It is common practice in DC for politicians to stuff spending bills with all sorts of additional bad legislation — the policy equivalent of being overcharged for a meal that gives you food poisoning. This week's vote is no exception.
As Axios and others have reported, Congressional leadership has included the “Fix NICS” bill into the package. The legislation gives new funding and power to Federal agencies to add on to the national background check registry. As Thomas Massie and other pro-2nd Amendment advocates have noted, it is precisely these sort of registries that have been used in the past to limit American gun ownership rights without due process. As Jose Niño noted on the Wire this week, this is part of a long time trend of governments using "mental health" designations to disenfranchise citizens. (This week is one of several particularly concerning aspects of recent legislation passed in Florida.)
Of course these concerns pre-date the most recent gun control debate, as I noted when the bill came up last December:
While Republicans and supporters of the NRA may not fear the Trump Administration coming after their guns, it is obviously reckless to grant additional power and resources to future administrative states that may be quite hostile to the right to gun ownership. To put it simply, there is never a good reason to give Federal agencies the power the revoke an individual's ability to lawfully purchase a weapon without due process.
Further, if one needed an example of how dangerous it is to centralize gun legislation in Washington DC, look no further to what gun owners in states like Ohio and Hawaii are currently facing. Both states, having recently legalized the use of medical marijuana, have placed those who need it with the choice of either owning a gun or receiving life-improving medicine.
In 2011, the Federal government sent a letter to licensed gun dealers reiterating that marijuana users were prohibited from owning a gun — even if it they have a medical prescription. The 9th U.S. Circuit Court of Appeals upheld this decision last year. Hawaii, which requires gun registration, has gone as far as to sending letters to permitted gun owners with marijuana prescriptions requiring they turn over their weapon. While the state is currently asking for “voluntary cooperation,” it could be a matter of time before it turns into compulsory compliance.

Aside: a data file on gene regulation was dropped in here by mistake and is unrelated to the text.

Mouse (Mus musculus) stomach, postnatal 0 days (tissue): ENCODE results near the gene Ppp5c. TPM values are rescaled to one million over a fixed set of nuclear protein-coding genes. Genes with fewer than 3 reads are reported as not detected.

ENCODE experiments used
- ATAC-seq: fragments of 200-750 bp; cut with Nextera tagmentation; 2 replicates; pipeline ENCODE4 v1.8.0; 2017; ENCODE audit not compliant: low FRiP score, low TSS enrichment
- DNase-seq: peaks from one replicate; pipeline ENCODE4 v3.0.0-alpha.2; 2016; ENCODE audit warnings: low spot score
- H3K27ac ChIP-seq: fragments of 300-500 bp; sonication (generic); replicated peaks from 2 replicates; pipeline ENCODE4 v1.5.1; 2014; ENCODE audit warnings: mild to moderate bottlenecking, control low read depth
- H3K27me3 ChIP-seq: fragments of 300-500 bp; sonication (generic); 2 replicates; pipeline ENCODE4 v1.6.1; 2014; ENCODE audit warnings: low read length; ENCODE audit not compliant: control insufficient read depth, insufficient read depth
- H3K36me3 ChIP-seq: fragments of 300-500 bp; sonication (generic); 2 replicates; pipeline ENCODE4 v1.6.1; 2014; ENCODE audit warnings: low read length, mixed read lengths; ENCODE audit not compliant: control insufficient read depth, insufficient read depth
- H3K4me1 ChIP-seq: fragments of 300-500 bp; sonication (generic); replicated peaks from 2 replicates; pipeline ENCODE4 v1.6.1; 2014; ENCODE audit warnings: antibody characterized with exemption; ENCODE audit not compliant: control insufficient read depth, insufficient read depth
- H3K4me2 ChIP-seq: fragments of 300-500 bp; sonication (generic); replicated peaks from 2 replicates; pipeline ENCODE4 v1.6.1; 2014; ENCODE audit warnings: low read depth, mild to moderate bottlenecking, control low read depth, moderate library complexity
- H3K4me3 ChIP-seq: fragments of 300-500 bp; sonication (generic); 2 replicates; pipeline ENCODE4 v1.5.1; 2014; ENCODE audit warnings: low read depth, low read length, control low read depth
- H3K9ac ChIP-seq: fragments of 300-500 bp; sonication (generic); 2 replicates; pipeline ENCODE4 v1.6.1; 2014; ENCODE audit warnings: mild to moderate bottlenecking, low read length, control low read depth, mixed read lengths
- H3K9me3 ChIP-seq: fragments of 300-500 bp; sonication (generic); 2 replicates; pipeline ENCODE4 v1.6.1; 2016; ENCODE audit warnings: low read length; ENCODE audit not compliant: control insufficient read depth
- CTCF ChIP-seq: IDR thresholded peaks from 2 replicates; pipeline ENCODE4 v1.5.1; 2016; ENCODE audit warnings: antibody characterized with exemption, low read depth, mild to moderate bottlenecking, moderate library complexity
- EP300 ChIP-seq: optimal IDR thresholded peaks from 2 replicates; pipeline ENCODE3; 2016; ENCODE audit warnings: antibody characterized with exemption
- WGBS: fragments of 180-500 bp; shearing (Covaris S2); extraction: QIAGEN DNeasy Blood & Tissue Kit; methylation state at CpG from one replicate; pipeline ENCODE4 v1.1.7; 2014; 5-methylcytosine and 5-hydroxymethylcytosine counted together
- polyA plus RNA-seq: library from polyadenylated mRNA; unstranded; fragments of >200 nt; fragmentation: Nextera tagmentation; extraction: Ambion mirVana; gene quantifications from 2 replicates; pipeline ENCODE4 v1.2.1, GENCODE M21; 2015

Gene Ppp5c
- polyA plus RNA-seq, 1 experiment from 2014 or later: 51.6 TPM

At that time the NRA tried to sell this legislation as a way of helping promote a national concealed carry reciprocity law (which is also not a great idea.) That legislation is not included in this spending bill, and yet the NRA continues to oddly find itself promoting legislation sponsored by Diane Feinstein.
Last month, I noted how Colorado's Congressional delegation was incensed at Jeff Sessions' posturing on the drug war and his efforts to override Colorado's constitutional measures against marijuana prohibition in the state.
Both Republicans and Democrats from Colorado condemned Sessions, and this should surprise no one. Marijuana legalization would never have passed in the first place without significant amounts — even majority support — from a number of Republican counties.
Even rural Colorado is far from the sort of Bible Belt politics that impels Jeff Sessions to blithely call for federal meddling in the daily lives of private citizens. More inclined toward libertarian leave-me-alone politics, Colorado Republicans are (slightly) less likely to go running to the federal government to manage their personal habits than in some other parts of the country.
On the matter of marijuana, rejecting federal marijuana prohibitions has now become widespread in Colorado in both parties where a good economy and relatively low crime rates are not exactly driving voters to call for a repeal of the the legalization measures a majority of them voted for in 2012.
So, it's not shocking to see yet another Colorado legislator join the anti-Sessions pile-on. The latest addition is this op-ed by Colorado Springs Republican Owen Hill who writes:
I have taken oaths to uphold the constitution as both a commissioned military officer and a state senator. Our state constitution clearly provides that marijuana, both recreational and medical, is legal by a popular vote of the citizens of Colorado. The US constitution also clearly states in the 10th amendment that any powers not expressly granted to the federal government are reserved to the states.
While some will wrongly argue that the supremacy clause or the commerce clause give the federal government the authority to meddle in our local issues, I side with conservative Supreme Court Justice Clarence Thomas: That if Congress can regulate this under the Commerce Clause, then it can regulate virtually anything — and the federal government is no longer one of limited and enumerated powers.
He goes on to say: “Whether Congress aims at the possession of drugs, guns, or any number of other items, it may continue to appropria[te] state police powers under the guise of regulating commerce.”
There are a couple of things to note here. Hill is from Colorado Springs which is the most right-wing part of Colorado, and is home to mega churches and military bases. It's about as Republican as you can get. Given the tone of his op-ed, however, it's clear Hill doesn't exactly fear blowback from his strident opposition to Sessions.
Secondly, Hill's defense of state autonomy using the Tenth Amendment is especially laudable and is the sort of thing we should routinely hear from state legislators.